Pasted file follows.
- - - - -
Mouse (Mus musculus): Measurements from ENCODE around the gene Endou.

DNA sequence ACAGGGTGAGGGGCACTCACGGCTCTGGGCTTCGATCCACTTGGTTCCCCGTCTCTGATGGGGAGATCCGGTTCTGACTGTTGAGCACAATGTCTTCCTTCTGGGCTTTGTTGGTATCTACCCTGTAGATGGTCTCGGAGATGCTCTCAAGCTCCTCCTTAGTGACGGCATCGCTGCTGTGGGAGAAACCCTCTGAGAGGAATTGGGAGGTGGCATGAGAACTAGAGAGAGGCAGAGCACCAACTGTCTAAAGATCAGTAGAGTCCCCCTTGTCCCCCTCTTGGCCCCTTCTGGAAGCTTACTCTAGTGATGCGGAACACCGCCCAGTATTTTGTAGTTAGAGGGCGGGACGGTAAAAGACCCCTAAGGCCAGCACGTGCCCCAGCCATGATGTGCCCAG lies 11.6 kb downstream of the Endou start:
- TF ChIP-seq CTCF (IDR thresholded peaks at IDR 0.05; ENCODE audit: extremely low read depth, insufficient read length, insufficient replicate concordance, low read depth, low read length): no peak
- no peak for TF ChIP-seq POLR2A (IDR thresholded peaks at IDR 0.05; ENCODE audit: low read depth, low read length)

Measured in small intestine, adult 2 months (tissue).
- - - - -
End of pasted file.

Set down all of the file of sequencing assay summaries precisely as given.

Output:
Mouse (Mus musculus): Measurements from ENCODE around the gene Endou.

DNA sequence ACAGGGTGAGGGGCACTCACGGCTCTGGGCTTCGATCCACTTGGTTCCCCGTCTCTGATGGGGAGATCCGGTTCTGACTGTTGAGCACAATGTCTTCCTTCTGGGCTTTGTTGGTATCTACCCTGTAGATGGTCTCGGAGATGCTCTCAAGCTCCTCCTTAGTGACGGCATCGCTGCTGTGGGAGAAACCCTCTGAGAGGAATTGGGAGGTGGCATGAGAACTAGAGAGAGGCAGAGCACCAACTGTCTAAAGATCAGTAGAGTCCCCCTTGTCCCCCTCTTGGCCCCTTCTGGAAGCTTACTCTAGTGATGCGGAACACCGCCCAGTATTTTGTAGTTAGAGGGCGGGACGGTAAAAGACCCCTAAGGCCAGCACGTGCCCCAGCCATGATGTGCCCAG lies 11.6 kb downstream of the Endou start:
- TF ChIP-seq CTCF (IDR thresholded peaks at IDR 0.05; ENCODE audit: extremely low read depth, insufficient read length, insufficient replicate concordance, low read depth, low read length): no peak
- no peak for TF ChIP-seq POLR2A (IDR thresholded peaks at IDR 0.05; ENCODE audit: low read depth, low read length)

Measured in small intestine, adult 2 months (tissue).